Delve into the mind of our author Joanna as she journeys towards a career in sexuality. Part 1
Introducing yourself as a sex educator is usually met with a lot of different responses. I get a good mix of positive responses, comments on the quality of person’s sex education and dirty jokes but mostly I get a lot of questions. “What does that entail?” “Do you have to do the condom on a banana demonstration?” And my favourite - “How did you get into that?”
Simple answer is because I knew these topics were important and I wanted to facilitate discussions about them. If the person has more time, I will launch into one of the following stories about why I care about talking about sexuality.
I have one clear memory of my sex education when I was in high school. We watched a video of a water birth. Nothing had terrified me more about sex and pregnancy than that video. I remember little else of the content of the lesson, but distinctly remember screams, crying and bodily fluids. I remember the boys in the class blowing up condoms and hitting them around the classroom, effectively ending all discussion and wrapping up our lesson.
What stands out to me now is not remembering a mention of consent, apart from maybe learning about age of consent laws. There was no mention of masturbation, particularly that women can masturbate. In fact, a lot of my understanding of sex when I was young was not framed by the idea of pleasure. There was no mention of queer sex, or what sex would look like for those with disabilities.
Teaching these topics is an important task and are pivotal within the development of adolescents. I know that is quite a burden for teachers to take on, particularly if this is not a subject they are comfortable talking about or know the most about. However, my takeaways from that lesson should not have been a fear of giving birth or trying to avoid getting lube on my school uniform. As an adult, I often reflect back on this lesson and how much 14-year-old me did not know about sex and relationships, and how ill-equipped she felt communicating about these topics.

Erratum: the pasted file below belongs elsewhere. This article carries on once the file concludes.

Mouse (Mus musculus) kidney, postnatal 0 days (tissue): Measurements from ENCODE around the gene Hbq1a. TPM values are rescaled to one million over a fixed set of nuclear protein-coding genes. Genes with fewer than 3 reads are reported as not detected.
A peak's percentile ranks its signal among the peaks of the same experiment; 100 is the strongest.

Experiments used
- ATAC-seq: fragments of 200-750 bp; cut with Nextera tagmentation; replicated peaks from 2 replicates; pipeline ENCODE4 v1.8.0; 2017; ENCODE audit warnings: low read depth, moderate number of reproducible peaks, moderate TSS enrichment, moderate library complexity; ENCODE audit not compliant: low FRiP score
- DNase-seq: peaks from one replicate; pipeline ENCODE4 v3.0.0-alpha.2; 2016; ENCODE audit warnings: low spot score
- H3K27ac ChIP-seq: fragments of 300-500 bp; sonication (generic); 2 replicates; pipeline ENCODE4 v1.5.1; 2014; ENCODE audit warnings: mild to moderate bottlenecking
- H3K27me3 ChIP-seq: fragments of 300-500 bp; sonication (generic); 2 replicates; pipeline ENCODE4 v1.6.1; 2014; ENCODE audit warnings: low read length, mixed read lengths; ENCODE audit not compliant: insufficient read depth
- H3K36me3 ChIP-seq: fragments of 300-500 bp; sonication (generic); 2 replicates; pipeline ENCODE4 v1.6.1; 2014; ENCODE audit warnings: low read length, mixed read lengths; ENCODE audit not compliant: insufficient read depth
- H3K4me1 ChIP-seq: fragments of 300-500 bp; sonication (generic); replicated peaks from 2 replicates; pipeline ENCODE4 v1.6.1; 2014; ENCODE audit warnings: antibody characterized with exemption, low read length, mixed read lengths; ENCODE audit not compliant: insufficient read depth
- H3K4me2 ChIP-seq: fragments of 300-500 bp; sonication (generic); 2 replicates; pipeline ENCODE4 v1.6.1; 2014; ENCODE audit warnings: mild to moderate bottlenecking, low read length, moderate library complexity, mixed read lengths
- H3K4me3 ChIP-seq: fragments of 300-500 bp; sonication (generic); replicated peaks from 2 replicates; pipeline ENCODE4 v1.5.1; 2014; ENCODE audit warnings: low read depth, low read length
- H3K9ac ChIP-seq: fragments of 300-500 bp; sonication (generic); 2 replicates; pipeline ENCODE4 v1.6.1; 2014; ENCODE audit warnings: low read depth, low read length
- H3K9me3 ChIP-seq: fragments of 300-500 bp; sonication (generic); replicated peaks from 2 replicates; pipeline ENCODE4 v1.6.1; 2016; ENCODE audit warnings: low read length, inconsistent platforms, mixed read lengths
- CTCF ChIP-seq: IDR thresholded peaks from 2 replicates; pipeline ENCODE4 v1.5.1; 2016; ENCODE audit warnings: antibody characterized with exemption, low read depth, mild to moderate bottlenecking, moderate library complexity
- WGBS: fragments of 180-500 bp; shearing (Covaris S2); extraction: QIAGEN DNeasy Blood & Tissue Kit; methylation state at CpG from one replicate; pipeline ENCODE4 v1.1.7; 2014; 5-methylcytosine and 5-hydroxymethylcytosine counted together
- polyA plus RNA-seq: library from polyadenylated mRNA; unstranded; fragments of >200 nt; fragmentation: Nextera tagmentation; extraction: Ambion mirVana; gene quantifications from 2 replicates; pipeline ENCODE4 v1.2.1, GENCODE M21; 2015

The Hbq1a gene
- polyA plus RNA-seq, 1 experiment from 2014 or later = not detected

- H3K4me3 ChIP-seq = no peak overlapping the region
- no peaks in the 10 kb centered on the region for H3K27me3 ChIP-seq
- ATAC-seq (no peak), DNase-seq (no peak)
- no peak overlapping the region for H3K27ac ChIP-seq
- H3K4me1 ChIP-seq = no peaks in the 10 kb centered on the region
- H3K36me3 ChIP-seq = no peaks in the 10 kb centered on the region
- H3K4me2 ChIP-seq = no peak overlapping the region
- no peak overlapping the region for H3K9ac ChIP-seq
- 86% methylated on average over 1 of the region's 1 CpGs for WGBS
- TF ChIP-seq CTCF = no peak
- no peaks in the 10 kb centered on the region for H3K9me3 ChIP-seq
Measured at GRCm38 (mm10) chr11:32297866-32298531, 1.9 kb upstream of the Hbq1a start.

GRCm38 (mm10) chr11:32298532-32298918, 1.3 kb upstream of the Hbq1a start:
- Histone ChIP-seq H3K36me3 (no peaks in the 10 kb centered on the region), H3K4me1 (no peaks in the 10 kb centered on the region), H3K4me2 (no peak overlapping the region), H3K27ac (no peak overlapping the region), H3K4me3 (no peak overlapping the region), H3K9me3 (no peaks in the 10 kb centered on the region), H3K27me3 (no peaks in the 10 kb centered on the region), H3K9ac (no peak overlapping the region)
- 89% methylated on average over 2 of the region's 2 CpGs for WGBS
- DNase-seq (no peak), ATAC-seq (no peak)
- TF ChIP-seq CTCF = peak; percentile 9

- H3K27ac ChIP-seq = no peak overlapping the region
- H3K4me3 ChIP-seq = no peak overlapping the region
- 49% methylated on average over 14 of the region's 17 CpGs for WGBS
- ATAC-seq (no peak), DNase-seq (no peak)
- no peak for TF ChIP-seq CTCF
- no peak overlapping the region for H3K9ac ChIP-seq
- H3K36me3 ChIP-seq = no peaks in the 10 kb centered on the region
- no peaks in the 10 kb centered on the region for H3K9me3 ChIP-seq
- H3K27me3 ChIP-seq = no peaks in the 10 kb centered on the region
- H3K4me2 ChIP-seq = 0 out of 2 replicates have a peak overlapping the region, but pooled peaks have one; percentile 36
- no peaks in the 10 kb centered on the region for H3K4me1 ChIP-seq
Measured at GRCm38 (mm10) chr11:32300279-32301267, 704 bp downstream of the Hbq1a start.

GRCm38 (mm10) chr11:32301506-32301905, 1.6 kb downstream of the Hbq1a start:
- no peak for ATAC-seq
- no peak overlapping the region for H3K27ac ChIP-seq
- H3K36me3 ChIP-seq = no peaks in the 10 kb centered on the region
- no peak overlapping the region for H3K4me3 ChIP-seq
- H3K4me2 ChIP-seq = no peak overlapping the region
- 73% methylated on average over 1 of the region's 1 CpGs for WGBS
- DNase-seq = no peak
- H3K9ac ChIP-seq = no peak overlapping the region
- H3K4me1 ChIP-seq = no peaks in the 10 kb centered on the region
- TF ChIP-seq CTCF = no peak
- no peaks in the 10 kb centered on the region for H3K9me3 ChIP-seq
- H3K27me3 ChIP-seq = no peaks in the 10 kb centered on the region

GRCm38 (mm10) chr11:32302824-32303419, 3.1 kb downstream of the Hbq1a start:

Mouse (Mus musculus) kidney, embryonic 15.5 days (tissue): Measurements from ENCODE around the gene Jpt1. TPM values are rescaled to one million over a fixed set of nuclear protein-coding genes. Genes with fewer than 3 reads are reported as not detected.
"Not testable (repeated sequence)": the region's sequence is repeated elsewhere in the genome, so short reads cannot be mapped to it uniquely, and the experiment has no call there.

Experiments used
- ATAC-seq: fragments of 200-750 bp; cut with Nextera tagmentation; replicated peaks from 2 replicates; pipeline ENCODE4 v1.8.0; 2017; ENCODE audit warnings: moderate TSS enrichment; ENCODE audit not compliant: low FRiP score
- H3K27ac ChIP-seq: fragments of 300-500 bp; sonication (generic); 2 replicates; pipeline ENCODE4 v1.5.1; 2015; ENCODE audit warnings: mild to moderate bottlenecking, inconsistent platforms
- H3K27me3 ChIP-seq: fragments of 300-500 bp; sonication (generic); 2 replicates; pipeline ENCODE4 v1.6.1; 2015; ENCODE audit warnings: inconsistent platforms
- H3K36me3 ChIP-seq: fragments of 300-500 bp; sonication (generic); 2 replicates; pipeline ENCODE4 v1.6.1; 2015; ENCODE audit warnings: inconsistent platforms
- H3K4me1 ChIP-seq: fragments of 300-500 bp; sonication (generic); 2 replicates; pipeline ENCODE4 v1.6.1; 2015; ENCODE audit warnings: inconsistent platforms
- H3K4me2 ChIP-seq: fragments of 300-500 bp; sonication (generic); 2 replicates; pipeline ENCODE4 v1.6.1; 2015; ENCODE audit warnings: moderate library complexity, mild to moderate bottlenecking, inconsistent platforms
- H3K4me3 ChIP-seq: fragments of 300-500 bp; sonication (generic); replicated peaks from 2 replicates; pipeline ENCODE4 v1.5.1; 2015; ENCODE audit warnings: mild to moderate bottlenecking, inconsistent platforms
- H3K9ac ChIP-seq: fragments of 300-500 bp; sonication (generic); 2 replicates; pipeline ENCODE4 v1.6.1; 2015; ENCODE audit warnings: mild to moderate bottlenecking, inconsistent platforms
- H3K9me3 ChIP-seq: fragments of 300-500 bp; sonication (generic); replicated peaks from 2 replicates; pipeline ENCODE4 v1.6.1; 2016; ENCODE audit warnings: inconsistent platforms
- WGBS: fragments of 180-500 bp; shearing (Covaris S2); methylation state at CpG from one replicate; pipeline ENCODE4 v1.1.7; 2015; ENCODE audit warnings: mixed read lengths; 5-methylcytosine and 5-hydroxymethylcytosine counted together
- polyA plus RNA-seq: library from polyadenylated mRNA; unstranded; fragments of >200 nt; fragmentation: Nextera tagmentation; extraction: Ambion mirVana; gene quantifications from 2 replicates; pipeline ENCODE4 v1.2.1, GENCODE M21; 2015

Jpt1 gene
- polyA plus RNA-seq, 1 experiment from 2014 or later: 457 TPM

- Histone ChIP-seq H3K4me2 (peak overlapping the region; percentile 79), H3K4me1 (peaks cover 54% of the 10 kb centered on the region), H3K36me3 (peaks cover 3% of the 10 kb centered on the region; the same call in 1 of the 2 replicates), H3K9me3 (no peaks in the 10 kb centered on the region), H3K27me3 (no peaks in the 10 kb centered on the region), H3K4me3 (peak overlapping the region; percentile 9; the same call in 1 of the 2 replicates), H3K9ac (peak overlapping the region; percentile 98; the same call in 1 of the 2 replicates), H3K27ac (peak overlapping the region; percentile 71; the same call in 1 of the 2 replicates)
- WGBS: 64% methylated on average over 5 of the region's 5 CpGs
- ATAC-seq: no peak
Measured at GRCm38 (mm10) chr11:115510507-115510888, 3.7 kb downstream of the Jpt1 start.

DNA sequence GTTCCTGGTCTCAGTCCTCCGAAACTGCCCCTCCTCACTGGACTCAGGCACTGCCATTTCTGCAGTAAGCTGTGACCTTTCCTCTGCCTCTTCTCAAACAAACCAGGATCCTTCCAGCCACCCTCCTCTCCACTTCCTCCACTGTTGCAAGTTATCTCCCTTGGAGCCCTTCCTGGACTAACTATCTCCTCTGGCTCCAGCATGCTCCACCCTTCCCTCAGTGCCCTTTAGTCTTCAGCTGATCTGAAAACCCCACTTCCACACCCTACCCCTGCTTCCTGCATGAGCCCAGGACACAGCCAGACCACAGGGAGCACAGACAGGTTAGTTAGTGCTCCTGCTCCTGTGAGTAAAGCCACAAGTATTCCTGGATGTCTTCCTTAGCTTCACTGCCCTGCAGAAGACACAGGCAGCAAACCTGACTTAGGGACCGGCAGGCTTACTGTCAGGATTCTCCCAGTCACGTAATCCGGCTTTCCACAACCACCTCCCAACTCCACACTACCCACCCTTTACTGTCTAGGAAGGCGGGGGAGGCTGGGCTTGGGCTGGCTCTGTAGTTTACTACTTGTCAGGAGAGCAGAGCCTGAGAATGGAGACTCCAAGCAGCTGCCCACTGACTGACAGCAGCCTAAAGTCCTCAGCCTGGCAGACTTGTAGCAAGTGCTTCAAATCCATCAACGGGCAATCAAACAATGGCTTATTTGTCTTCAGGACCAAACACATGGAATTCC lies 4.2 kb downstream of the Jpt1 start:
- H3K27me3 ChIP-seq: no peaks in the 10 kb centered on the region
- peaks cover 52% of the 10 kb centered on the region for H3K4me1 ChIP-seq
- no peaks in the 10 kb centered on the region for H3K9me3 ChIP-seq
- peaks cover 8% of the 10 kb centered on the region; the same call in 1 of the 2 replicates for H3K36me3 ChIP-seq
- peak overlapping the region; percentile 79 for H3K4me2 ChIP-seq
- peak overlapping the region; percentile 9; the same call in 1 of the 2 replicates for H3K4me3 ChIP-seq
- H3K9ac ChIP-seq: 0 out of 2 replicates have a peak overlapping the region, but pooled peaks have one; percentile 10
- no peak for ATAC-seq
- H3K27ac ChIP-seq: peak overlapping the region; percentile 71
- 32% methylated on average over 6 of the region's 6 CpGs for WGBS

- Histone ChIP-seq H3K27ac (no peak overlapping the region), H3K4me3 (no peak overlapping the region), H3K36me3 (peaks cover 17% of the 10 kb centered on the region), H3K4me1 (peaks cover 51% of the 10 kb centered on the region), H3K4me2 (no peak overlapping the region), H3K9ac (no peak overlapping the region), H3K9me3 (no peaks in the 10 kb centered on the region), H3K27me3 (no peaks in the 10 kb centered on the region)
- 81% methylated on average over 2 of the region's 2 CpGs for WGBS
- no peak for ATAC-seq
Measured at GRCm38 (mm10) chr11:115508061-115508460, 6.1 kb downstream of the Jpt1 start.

Another defining moment was when I was doing my undergraduate degree in science, I took a course in reproductive physiology. We had one lecture on STIs. Not to be dramatic, it was a life-changing lecture for me. It was sparked my interest in sexual health and my passion to improve education on the topic of sexuality.
What terrifies me the most about that lecture was how much I learnt. There was so much in that one lecture that I didn’t know about, that as a 20-year-old I really should have known. I heard about congenital syphilis, that the removal of genital warts was purely cosmetic (it doesn’t get rid of the HPV virus), and the practice of female genital mutilation.
This new information made me think back to what wasn’t covered in my sex ed and whether sex ed had improved since I finished high school. It also made me realise that a lot of what I learnt about sex was health related, and even then it didn’t provide me enough information to be able to label a diagram of a vulva or know that untreated STIs can lead to infertility. It was this spiral of thoughts that actually led me to pursuing my masters.
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